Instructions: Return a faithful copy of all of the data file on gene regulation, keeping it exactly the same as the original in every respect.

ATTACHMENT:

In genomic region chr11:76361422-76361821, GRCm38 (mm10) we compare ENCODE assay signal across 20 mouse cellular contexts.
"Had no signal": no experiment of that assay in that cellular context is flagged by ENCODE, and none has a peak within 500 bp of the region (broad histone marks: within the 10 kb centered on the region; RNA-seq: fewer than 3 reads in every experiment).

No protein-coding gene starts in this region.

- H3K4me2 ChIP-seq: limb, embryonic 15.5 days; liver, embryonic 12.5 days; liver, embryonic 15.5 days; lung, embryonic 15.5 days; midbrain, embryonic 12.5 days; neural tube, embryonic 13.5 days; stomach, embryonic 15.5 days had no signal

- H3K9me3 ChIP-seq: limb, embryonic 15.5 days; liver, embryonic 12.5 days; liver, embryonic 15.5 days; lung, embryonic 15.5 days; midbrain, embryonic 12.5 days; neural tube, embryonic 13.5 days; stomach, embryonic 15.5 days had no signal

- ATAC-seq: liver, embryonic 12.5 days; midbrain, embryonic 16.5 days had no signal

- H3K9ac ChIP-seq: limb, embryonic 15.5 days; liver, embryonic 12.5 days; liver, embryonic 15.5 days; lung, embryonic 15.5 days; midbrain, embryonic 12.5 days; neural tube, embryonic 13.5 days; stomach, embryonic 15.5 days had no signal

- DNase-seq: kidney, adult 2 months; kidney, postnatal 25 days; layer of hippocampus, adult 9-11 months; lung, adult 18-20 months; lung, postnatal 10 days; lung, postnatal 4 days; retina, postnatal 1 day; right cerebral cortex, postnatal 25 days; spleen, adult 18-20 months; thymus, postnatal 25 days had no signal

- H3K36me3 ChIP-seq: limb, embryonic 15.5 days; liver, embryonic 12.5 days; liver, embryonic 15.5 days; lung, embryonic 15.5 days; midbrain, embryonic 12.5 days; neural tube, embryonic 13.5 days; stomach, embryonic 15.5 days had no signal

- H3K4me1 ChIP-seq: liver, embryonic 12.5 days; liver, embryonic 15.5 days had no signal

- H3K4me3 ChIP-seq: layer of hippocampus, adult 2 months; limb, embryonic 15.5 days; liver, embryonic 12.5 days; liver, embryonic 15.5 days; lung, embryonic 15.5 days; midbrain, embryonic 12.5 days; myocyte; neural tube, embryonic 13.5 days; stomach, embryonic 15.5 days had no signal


In genomic region chr11:76361422-76361821, GRCm38 (mm10) we compare ENCODE assay signal across 20 mouse cellular contexts.
"Had no signal": no experiment of that assay in that cellular context is flagged by ENCODE, and none has a peak within 500 bp of the region (broad histone marks: within the 10 kb centered on the region; RNA-seq: fewer than 3 reads in every experiment).

No protein-coding gene starts in this region.

- H3K4me2 ChIP-seq: limb, embryonic 15.5 days; liver, embryonic 12.5 days; liver, embryonic 15.5 days; lung, embryonic 15.5 days; midbrain, embryonic 12.5 days; neural tube, embryonic 13.5 days; stomach, embryonic 15.5 days had no signal

- H3K9me3 ChIP-seq: limb, embryonic 15.5 days; liver, embryonic 12.5 days; liver, embryonic 15.5 days; lung, embryonic 15.5 days; midbrain, embryonic 12.5 days; neural tube, embryonic 13.5 days; stomach, embryonic 15.5 days had no signal

- ATAC-seq: liver, embryonic 12.5 days; midbrain, embryonic 16.5 days had no signal

- H3K9ac ChIP-seq: limb, embryonic 15.5 days; liver, embryonic 12.5 days; liver, embryonic 15.5 days; lung, embryonic 15.5 days; midbrain, embryonic 12.5 days; neural tube, embryonic 13.5 days; stomach, embryonic 15.5 days had no signal

- DNase-seq: kidney, adult 2 months; kidney, postnatal 25 days; layer of hippocampus, adult 9-11 months; lung, adult 18-20 months; lung, postnatal 10 days; lung, postnatal 4 days; retina, postnatal 1 day; right cerebral cortex, postnatal 25 days; spleen, adult 18-20 months; thymus, postnatal 25 days had no signal

- H3K36me3 ChIP-seq: limb, embryonic 15.5 days; liver, embryonic 12.5 days; liver, embryonic 15.5 days; lung, embryonic 15.5 days; midbrain, embryonic 12.5 days; neural tube, embryonic 13.5 days; stomach, embryonic 15.5 days had no signal

- H3K4me1 ChIP-seq: liver, embryonic 12.5 days; liver, embryonic 15.5 days had no signal

- H3K4me3 ChIP-seq: layer of hippocampus, adult 2 months; limb, embryonic 15.5 days; liver, embryonic 12.5 days; liver, embryonic 15.5 days; lung, embryonic 15.5 days; midbrain, embryonic 12.5 days; myocyte; neural tube, embryonic 13.5 days; stomach, embryonic 15.5 days had no signal